November 2, 2007 KHARTOUM) — Contacts are under way to free five oil workers, including two foreigners, abducted 11 days ago by Darfur rebels in Sudan’s Kordofan region, a rebel commander said Friday.
“There has been an initiative by an international party, and contacts are being held to obtain their freedom,” a Justice and Equality Movement chief told AFP.
The JEM said on Oct. 25 it had kidnapped the oil workers, three Sudanese, an Iraqi and an Egyptian, and its captives were “safe and in good condition…they will be safe as long as the government doesn’t bomb us.”
The five were abducted on Oct. 23, it said.
Abdelaziz el-Nur Ashr, field commander for the JEM in Kordofan east of Darfur, reached by telephone, didn’t elaborate Friday, but said he hoped the contacts would lead to freedom for the five.
“We have nothing against these civilians, and I think it will end with them being set free,” Ashr told AFP. “They’re in good hands, and only government intervention would put their lives in danger.”
He named the two foreigners as engineers Ahmed Heyman Mohammed from Iraq and Joseph William Samuel, who he said was Egyptian.
Asked about a JEM ultimatum to foreign oil firms to quit Sudan, Ashr said it expired Thursday and that “in future these companies will be solely responsible for what happens to them.”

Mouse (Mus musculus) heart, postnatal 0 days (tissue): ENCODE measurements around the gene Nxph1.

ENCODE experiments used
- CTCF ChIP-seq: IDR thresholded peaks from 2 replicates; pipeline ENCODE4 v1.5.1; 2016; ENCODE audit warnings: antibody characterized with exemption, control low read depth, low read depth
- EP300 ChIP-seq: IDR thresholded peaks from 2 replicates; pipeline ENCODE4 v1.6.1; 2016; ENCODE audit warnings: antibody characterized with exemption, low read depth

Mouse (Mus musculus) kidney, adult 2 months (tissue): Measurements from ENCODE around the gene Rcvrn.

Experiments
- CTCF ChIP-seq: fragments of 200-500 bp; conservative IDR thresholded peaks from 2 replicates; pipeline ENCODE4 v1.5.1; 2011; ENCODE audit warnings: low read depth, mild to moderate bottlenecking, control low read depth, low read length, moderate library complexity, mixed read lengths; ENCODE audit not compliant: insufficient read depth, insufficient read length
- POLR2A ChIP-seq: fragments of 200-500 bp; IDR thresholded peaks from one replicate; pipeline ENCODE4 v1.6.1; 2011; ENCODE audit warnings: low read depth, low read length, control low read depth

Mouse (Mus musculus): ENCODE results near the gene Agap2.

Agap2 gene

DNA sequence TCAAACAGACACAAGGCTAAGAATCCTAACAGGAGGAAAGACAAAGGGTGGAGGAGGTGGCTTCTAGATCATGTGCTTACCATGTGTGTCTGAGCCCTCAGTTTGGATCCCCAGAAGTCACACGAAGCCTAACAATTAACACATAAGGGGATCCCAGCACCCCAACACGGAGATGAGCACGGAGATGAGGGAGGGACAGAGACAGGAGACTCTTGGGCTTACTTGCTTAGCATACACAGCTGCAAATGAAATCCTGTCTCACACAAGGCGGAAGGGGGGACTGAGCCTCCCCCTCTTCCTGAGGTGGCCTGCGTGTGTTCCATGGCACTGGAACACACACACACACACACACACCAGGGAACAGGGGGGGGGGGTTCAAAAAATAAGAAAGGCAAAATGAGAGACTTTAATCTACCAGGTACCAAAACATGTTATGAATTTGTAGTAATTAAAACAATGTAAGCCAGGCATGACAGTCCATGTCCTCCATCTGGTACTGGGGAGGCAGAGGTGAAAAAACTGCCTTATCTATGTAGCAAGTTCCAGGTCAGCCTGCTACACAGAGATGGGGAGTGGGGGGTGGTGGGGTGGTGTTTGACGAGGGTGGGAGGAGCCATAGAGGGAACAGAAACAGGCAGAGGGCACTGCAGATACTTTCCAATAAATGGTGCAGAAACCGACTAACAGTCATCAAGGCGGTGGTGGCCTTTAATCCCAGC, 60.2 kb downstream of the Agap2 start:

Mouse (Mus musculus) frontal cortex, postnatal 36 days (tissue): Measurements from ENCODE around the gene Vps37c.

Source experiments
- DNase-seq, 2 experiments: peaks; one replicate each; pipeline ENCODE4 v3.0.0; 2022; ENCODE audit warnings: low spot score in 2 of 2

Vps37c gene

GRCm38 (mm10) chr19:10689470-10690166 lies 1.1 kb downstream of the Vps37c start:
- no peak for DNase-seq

The rebel group had warned it would attack foreign petroleum companies on the expiry of the deadline, but the Khartoum government played down the threat, saying it would ensure the security of oil facilities across the country.
Ashr said the JEM would target Chinese firms in particular.
“China is the main supplier of weapons to Sudan, it has always supported the government in the U.N. Security Council and it hasn’t provided even a single sack of grain to the people of Darfur,” he said.
The five oil workers were seized in an attack on a facility at Defra run by the Greater Nile Petroleum Operating Company, a consortium involving China’s CNPC, India’s Oil & Natural Gas Corp. (500312.BY), Malaysia’s Petronas and state-owned Sudapet.
The oilfield produces more than half of the country’s output of some 500,000 barrels a day, most of which is exported to China.
Beijing has often been accused of failing to exert pressure on Sudan’s President Omar al-Beshir to stop the bloodshed in Darfur, where conflict has left at least 200,000 dead and displaced more than 2 million, according to U.N. figures.